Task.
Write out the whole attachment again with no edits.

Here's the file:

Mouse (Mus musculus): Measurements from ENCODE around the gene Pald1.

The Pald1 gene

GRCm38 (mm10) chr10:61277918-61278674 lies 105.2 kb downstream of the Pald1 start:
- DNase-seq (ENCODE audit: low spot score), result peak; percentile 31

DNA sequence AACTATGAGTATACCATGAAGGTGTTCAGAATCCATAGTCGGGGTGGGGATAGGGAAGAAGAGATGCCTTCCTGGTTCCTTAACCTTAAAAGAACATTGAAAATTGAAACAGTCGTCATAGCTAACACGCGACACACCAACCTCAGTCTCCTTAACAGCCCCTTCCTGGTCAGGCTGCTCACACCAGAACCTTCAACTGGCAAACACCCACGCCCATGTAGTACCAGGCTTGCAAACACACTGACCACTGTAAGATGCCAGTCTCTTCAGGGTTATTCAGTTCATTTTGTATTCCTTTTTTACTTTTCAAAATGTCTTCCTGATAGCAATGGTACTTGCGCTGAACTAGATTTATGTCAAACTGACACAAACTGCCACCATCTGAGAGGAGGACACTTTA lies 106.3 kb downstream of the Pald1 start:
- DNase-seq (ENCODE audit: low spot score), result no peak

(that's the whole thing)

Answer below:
Mouse (Mus musculus): Measurements from ENCODE around the gene Pald1.

The Pald1 gene

GRCm38 (mm10) chr10:61277918-61278674 lies 105.2 kb downstream of the Pald1 start:
- DNase-seq (ENCODE audit: low spot score), result peak; percentile 31

DNA sequence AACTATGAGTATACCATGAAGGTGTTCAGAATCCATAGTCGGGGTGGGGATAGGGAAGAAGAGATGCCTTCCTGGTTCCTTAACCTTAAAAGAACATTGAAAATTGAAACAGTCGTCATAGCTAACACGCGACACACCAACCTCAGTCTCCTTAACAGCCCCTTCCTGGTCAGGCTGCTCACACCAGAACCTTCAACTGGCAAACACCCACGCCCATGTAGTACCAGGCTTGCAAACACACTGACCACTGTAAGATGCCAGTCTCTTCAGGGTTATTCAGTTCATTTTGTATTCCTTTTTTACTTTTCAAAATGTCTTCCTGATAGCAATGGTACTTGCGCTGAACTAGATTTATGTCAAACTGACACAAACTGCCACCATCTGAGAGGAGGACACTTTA lies 106.3 kb downstream of the Pald1 start:
- DNase-seq (ENCODE audit: low spot score), result no peak